Everything You Need To Know About Gonorrhea

Symptoms, Treatments, and Prevention of This Common STI

pensive woman sitting in bed

According the the Centers for Disease Control (CDC), over 300,000 new cases of gonorrhea, a common sexually transmitted infection (STI), occur annually in the United States. For women, this can have a particularly devastating effect on their reproductive health. 

Often called "the clap," gonorrhea is caused by the Neisseria gonorrhea bacteria. This bacteria can be found in moist areas of the body including the vagina, penis, eyes, throat, and rectum.

Infection can occur with contact to any of these areas.

An infected person may also spread gonorrhea from one part of their body to another by touch. It can be spread through all forms of sexual activity including oral, vaginal, and anal sex. It may even be passed to newborns if the mother is infected when childbirth occurs.

Who Gets Gonorrhea?

Although any sexually active person can get gonorrhea, it is most prevalent among those ages 15 to 30. Women who have vaginal intercourse with an infected man have a 60 to 90 percent chance of becoming infected, while men who have vaginal sex with an infected woman have a significantly lower chance of contracting this disease.

What Are the Reproductive Health Risks To Women Who Get Gonorrhea?

This STI has been shown to cause pelvic inflammatory disease (PID), tubal infertility, ectopic pregnancy, and chronic pelvic pain. There has also been research showing that there may be a link between gonorrhea and the transmission of HIV.

The Bartholin's glands may also cause problems for women with gonorrhea. The ducts can become blocked and swell until a sore is formed. If this happens, the lower area of the vulva will turn red on the infected side. If the infection is allowed to spread, gonorrhea can affect the uterus by significantly raising the risk of PID.

What Are the Symptoms of Gonorrhea?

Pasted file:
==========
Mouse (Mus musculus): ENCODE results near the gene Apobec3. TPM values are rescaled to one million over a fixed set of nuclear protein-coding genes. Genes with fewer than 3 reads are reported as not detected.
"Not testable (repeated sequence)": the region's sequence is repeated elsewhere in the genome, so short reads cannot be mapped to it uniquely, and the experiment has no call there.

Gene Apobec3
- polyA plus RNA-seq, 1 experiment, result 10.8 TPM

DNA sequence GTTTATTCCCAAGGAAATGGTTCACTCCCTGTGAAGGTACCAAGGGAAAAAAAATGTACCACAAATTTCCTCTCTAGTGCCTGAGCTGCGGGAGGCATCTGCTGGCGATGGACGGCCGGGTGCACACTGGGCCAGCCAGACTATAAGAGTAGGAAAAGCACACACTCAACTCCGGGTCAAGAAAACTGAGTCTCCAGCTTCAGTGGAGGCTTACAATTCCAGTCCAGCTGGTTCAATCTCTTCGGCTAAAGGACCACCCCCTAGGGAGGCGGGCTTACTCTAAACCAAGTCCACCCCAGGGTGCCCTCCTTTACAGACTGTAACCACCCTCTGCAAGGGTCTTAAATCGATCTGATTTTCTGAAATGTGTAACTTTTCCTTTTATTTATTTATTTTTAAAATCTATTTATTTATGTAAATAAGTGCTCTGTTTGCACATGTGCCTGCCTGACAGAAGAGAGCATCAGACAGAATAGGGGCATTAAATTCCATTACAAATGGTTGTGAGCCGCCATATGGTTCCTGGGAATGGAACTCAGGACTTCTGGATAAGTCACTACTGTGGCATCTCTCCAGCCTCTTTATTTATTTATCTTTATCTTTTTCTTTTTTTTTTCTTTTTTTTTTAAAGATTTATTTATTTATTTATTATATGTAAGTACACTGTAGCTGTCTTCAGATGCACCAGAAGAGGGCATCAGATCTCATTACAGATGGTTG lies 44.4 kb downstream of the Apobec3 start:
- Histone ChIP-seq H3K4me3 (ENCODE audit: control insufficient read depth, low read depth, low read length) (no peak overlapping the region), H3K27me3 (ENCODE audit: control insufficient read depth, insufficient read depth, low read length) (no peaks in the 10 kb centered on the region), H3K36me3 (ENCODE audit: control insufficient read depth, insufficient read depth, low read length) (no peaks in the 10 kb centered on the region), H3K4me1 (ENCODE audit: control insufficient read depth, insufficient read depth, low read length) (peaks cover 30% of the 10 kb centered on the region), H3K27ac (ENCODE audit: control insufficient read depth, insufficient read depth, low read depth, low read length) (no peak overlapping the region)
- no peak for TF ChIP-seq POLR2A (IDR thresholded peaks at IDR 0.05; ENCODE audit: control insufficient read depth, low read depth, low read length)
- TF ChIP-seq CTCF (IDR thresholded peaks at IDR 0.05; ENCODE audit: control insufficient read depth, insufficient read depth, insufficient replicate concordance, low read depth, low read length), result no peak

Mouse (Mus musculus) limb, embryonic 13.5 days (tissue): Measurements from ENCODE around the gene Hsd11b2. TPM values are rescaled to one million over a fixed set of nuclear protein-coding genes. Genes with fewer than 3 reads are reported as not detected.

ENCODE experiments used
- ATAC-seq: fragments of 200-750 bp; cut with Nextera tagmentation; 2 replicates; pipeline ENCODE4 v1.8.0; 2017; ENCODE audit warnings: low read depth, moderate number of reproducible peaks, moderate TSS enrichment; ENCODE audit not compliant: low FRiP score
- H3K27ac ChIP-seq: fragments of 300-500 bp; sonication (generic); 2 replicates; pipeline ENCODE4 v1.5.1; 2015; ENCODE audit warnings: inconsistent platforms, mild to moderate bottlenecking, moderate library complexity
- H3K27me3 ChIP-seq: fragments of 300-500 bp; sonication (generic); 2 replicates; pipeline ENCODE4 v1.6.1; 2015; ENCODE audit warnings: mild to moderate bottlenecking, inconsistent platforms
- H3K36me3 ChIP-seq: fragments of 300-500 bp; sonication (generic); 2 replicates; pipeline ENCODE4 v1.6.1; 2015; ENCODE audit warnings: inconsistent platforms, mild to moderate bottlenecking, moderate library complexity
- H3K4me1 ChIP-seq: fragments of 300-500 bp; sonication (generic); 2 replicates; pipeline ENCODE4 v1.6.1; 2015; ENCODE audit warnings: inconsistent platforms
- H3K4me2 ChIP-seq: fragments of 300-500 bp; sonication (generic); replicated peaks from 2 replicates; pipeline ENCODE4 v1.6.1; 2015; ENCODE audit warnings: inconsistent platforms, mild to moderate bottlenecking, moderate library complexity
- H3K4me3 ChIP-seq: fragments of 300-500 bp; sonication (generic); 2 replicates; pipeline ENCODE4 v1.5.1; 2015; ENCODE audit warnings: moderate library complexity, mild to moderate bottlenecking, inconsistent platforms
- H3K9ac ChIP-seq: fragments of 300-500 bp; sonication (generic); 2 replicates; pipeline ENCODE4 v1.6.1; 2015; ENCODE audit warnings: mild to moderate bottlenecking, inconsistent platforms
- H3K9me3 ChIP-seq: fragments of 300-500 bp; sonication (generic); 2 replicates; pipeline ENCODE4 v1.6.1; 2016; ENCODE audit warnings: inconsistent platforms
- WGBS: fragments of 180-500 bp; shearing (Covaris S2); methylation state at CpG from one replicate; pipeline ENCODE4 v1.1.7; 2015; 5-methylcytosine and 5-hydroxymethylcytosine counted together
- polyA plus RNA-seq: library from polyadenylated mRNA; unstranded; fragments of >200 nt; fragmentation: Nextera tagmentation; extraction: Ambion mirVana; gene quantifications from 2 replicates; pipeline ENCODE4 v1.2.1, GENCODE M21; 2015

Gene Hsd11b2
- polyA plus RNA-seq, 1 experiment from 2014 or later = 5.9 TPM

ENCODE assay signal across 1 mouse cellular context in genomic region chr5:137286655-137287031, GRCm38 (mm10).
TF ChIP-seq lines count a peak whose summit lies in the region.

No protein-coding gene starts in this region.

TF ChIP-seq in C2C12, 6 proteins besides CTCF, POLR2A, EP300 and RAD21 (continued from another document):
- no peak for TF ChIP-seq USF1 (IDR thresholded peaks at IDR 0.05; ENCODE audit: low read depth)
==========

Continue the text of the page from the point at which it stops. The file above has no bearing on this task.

The symptoms of genital gonorrhea differ in men and women. The cervix is primarily affected in women diagnosed with this STI. However, untreated gonorrhea can spread to the uterus and fallopian tubes. Unfortunately, the symptoms of gonorrhea in women often go unnoticed. When women do experience symptoms, they may include:

So how can you know if your partner is possibly infected? About 20 percent of the time, you won't see anything you can recognize as a symptom of gonorrhea. However, when symptoms are present in men they can include:

  • a yellow pus-like discharge from the tip of the penis
  • stinging during urination
  • frequent urination
  • blood in the urine
  • swelling of the glands in the groin
  • the head of the penis may turn red

When either women or men experience gonorrhea infection in the throat or rectum, symptoms such as pain, swelling, and discharge often occur.

What Are the Treatments for Gonorrhea?

The CDC recommends several treatment options, including various single-dose medications. Patients who are unable to tolerate these treatments can be offered alternative pharmaceutical treatments.

How Do I Prevent Gonorrhea and Other STIs?

Condoms provide your best protection against gonorrhea and other STIs. Remember, everyone who is not in a monogamous, long-term relationship needs to protect themselves by practicing safe sex.

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